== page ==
Chronic nicotine consumption increases the number of these receptors in the brain, which explains why addicted smokers have “billions more of these receptors than non-smokers,” reported the Mayo Clinic in a 2012 paper.

In the case of regular smokers, their brain gets so used to nicotine that eventually it can needing this substance “to function well”, indicated Ledgerwood. During periods when the addict does not smoke, he experiences withdrawal symptoms – inability to concentrate, insomnia, depression and lack of appetite – until the brain can adjust to the absence of nicotine.

The fact that cigarettes are legal, that they are “available at any gas station or store and can be smoked in many different places”, makes trying to quit “incredibly difficult”, he added.

Exposure to nicotine can disrupt brain development, the FDA said, being easier for young people to get addicted. Analyzed images of the brains of smokers showed that while reward systems in the brain mature early, the control center in the prefrontal cortex matures slowly.

“Compared to adults, young people are more motivated by rewards, less risk averse and more easily influenced by peers,” according to a report published in the journal Cold Spring Harbor Perspectives in Medicine.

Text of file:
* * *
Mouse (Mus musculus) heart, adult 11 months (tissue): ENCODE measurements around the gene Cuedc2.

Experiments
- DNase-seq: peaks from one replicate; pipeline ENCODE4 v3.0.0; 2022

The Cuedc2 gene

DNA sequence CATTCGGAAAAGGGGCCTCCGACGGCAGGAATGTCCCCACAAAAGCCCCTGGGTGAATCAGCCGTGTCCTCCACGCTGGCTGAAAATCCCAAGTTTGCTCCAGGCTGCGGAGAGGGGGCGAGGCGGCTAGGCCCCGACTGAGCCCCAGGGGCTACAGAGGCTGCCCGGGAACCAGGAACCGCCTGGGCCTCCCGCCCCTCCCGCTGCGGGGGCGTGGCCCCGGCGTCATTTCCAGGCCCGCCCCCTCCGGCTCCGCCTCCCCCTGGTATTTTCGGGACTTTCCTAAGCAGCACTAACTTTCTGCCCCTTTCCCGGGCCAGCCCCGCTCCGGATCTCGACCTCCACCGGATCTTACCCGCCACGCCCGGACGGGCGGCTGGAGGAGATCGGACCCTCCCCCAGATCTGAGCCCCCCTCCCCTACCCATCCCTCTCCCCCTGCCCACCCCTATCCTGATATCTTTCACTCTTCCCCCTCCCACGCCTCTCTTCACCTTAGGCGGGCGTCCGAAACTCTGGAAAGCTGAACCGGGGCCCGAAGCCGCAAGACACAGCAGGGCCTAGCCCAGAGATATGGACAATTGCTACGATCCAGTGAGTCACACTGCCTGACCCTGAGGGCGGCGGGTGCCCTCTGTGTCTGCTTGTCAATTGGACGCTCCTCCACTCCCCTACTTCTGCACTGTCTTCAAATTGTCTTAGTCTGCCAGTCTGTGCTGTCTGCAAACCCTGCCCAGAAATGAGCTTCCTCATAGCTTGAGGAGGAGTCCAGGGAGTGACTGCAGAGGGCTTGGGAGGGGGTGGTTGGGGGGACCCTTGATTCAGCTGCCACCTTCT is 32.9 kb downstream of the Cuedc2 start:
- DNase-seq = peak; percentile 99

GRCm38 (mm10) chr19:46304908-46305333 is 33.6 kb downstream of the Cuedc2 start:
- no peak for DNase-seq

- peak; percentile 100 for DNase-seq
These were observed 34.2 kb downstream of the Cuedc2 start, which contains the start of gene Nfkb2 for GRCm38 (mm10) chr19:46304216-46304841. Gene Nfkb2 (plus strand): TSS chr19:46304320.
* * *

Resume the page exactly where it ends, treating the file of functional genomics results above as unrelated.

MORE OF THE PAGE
Are some people prone to addiction?

But are some people more prone to addiction than others? “I don’t believe that people are immune to addiction”, said Ledgerwood. “Some people may be more likely to develop addictions than others,” he said, adding that “being exposed to addictive substances at an earlier age puts the individual at greater risk of developing an addiction.”

The Fagerström Test for Nicotine Dependence, created in 1978 by Swedish psychologist Karl-Olov Fagerström, is used to determine the level of nicotine dependence related to cigarette consumption. It has undergone several changes since its introduction, but it remains one of the main forms of evaluation to this day.